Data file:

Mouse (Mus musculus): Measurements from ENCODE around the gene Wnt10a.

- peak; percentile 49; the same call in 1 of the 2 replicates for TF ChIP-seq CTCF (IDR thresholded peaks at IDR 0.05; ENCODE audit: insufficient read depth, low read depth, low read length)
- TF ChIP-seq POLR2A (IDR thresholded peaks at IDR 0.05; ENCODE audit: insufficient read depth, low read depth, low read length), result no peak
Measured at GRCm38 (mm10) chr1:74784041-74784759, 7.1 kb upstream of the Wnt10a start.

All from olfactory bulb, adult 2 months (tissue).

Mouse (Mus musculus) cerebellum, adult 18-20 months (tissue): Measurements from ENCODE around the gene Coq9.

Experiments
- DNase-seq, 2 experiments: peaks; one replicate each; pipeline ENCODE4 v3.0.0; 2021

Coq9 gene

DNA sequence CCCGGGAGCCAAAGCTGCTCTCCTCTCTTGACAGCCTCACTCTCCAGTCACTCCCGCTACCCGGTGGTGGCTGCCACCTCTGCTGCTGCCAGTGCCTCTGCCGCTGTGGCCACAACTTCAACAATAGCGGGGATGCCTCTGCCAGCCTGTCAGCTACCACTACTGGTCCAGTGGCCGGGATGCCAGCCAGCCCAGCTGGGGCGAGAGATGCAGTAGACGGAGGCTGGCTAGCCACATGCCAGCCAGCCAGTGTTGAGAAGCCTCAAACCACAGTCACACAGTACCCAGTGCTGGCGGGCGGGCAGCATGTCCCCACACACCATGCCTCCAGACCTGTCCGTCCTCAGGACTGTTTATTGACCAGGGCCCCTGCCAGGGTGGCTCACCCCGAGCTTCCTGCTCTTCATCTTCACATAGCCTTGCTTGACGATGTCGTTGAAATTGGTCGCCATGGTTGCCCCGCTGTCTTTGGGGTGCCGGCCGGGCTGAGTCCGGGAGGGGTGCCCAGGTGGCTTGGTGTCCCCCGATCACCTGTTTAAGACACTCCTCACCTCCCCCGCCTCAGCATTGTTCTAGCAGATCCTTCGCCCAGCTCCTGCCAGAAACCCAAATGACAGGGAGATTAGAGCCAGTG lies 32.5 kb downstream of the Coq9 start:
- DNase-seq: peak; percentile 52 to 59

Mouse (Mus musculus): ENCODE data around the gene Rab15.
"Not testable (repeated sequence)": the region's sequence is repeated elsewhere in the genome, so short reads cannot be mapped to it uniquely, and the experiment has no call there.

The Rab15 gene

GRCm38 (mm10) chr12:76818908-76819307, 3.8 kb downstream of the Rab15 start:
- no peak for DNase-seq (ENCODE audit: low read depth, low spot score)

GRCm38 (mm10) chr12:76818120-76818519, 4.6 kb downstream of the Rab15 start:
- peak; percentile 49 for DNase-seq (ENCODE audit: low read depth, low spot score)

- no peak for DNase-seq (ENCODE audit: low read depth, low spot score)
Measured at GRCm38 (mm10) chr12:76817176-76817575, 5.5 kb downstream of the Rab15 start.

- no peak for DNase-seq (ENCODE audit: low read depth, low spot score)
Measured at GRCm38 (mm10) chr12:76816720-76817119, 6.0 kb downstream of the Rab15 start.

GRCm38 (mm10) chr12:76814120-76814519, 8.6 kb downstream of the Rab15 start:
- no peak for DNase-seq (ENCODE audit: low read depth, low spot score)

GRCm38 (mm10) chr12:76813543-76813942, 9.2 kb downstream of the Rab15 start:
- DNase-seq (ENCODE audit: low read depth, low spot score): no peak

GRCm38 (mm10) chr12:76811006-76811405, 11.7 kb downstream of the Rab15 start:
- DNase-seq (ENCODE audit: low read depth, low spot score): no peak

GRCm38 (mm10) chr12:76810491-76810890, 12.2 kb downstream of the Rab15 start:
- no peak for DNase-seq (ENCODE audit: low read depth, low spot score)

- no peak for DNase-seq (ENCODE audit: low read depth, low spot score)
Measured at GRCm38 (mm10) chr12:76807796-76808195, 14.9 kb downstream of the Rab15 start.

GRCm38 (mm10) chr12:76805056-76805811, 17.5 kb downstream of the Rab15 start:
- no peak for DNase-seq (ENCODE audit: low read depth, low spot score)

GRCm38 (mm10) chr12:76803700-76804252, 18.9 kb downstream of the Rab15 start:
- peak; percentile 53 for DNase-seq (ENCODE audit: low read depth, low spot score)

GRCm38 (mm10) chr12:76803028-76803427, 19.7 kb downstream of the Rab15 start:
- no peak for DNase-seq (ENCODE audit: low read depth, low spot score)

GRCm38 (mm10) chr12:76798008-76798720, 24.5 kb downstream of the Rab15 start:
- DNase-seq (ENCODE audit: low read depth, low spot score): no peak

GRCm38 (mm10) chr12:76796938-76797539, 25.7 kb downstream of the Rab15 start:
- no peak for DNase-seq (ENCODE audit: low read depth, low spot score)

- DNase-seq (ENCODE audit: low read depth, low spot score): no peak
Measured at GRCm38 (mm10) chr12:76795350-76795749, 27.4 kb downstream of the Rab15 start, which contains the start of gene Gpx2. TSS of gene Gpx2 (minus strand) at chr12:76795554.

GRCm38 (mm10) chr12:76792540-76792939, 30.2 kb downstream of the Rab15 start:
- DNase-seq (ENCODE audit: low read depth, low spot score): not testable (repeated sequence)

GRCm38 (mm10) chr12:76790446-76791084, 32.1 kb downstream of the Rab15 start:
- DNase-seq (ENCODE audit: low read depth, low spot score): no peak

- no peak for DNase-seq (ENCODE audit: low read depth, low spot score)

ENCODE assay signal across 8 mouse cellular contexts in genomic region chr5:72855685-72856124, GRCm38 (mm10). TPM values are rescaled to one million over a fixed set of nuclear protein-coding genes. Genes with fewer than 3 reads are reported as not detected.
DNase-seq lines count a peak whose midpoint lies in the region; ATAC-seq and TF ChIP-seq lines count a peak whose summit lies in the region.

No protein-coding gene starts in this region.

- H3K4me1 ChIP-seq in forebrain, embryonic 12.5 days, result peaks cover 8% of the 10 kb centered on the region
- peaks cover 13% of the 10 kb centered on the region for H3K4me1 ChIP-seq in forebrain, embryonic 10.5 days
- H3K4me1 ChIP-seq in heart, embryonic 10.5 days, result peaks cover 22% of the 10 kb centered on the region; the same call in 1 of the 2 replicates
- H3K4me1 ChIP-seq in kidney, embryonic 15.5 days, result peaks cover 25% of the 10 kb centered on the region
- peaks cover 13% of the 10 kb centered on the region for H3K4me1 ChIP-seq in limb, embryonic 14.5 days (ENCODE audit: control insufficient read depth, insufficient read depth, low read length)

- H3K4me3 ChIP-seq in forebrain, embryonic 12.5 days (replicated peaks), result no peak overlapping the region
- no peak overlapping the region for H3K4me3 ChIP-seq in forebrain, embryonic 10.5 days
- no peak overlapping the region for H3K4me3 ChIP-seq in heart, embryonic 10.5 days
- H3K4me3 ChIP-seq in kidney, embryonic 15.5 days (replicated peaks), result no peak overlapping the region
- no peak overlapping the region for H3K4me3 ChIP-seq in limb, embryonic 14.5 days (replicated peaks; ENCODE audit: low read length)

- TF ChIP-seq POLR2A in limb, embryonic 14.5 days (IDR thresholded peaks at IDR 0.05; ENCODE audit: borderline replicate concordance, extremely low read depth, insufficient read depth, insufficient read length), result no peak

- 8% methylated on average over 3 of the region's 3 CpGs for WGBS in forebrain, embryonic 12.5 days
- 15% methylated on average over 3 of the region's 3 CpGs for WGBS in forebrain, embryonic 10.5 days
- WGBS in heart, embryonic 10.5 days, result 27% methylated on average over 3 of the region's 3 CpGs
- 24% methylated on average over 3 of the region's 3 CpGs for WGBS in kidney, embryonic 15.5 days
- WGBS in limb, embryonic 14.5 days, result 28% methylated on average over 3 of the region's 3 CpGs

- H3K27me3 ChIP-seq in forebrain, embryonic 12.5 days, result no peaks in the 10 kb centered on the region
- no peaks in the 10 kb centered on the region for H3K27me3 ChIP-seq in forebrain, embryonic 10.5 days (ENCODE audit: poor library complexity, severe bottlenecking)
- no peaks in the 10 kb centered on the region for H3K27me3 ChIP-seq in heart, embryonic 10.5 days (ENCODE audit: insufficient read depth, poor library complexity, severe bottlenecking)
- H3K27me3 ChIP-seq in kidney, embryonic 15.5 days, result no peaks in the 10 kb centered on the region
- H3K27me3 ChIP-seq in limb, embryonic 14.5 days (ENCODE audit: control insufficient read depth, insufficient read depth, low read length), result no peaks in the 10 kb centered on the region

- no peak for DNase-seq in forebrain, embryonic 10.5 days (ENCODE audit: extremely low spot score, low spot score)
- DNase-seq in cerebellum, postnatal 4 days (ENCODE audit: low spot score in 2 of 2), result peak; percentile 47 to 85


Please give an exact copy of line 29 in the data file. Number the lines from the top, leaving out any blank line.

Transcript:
GRCm38 (mm10) chr12:76810491-76810890, 12.2 kb downstream of the Rab15 start: